Following his win at the Hawksworth Young Chef Scholarship competition in 2013 Paul Moran completed his international stage at Chef Enrique Olvera’s Restaurante, Pujol, in Mexico City ranked as the 17th best restaurant in the world according to San Pellegrino’s The World’s 50 Best Restaurants.

Later returning home and, briefly,  to a new position at Nita Lake Lodge in Whistler. But as it turned out it was soon onto Plan B.

Approached by the West Coast Fishing Lodge on Haida G’wai where there is a luxury lodge for 50 guests at a time, a 50 guest floating barge for the hard core fisherman with less emphasis on décor, simpler for people who want to fish and an outpost for up to 14 guests.

This was an opportunity cooking for the 14 guests who reserve the outpost for 4 night stays and also providing all the meals for the staff and fishing guides.

Moran: “The job was to cook for the 14 guests with only two of us in the kitchen it was right up my alley. It worked out perfectly in the kitchen the entire summer working 100 days straight with no break, napping when I could. The location is very special.”

“We did all our own prep, didn’t even have a dishwasher so we did our own dishes. This was the first time I had ever worked with fishing guides and finding out what that job is all about. It was the first time I had worked with a group of people who were working as hard as I was. In the kitchen you had to work hard everyone else was also working 15 or 16 hour days seven days a week. They were a very professional group of people to work with. It was cool to be a part of a group like that, a very diverse group of Canadians.”

In 2015  competing against nine other chefs Chef Paul Moran wins the Canadian competition at the S. Pellegrino Young Chef and becomes an International Finalist representing Canada at the S. Pellegrino Young Chef competition. Held in June, 2015 in Milan, Italy where Moran placed Fourth in a very competitive field of twenty other Young International Chefs. Read more about the S. Pellegrino Young Chef competition here: S. Pellegrino Young Chef

Next returning to The Outpost for the 2015 season. In September of 2015 Moran stayed on and spent a month foraging and picking wild mushrooms. Building a commercial size dehydrator and then able to return home with at least a year’s supply of dried mushrooms. Paul says he was introduced to mushroom picking by his great grandmother and it is a family tradition to forage and preserve their own food.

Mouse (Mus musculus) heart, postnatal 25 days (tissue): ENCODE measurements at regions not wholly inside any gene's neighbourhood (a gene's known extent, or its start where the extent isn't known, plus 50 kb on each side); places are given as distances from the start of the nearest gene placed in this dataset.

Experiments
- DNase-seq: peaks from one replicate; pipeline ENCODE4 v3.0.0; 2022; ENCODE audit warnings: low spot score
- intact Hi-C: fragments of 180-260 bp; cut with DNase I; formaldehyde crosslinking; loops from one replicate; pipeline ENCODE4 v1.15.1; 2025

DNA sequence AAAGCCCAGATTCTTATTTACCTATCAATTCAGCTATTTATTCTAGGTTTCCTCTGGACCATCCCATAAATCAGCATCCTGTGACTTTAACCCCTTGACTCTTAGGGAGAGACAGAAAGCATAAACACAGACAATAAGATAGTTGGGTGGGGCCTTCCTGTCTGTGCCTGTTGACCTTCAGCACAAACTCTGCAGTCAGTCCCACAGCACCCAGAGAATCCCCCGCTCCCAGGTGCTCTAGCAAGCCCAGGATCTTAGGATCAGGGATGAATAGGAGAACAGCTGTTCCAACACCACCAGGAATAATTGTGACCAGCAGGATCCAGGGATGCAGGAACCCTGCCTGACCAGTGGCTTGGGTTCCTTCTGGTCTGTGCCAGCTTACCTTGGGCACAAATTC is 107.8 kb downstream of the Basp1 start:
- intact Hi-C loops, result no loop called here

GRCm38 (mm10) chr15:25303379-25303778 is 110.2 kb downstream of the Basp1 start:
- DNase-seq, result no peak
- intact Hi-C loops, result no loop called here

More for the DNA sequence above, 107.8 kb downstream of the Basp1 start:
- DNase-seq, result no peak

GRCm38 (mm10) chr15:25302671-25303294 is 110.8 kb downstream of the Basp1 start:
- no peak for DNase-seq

As a chef Moran is interested in preservation and fermentation of food. The quality of food at home and in the places he’s worked is a high priority.

Chef Moran  is currently Executive Chef at The Hatch and 1909 Kitchen at the Tofino Resort and Marina.

2013-2014 The Outpost at the West Coast Fishing Lodge in Haida G’wai
2013-2014 CMH-K2 Lodge, in Nakusp, B.C.
2013 Invited chef for BON APPETIT BANFF at the Juniper Hotel and Bistro, Banff
2012 – 2013 Restaurant consulting at TABLE in Paris and SOURCE in Vancouver.
2011 and 2012 invited Chef Omnivore Festival
2011 and 2012 in attendance for Rene Redzepi’s MAD food camp
2010-2012 Executive sous chef, restaurant SATURNE (Omnivore prize 2011&2012) Paris.
2010 Bocuse Dor
2009-2010 Tournant, restaurant LAURIE RAPHAEL Montreal.
2009 Alba truffle festival
2008-2009 Chef de Partie, HOTEL NEGRESCO Nice, France
2008-2009 Chef de Partie, JUMEIRAH BEACH HOTEL Dubai.
2004-2008 Junior sous chef, WEST Restaurant Vancouver. Formal Education

Recipient of over 10 medals in Local and International Culinary Competitions. Including a Vancouver Rising Star gold medal.
Invited chef for SECONDS ARE FIRST a dinner highlighting sous chefs of outstanding restaurants.
Co star for “Morel Episode” on Food Networks Glutton for Punishment food series.

More on Top Chef Canada and the Food Network here: Tofino Chef Paul Moran and Top Chef Canada

Images courtesy of Food Network Canada and Tofino Resort + Marina.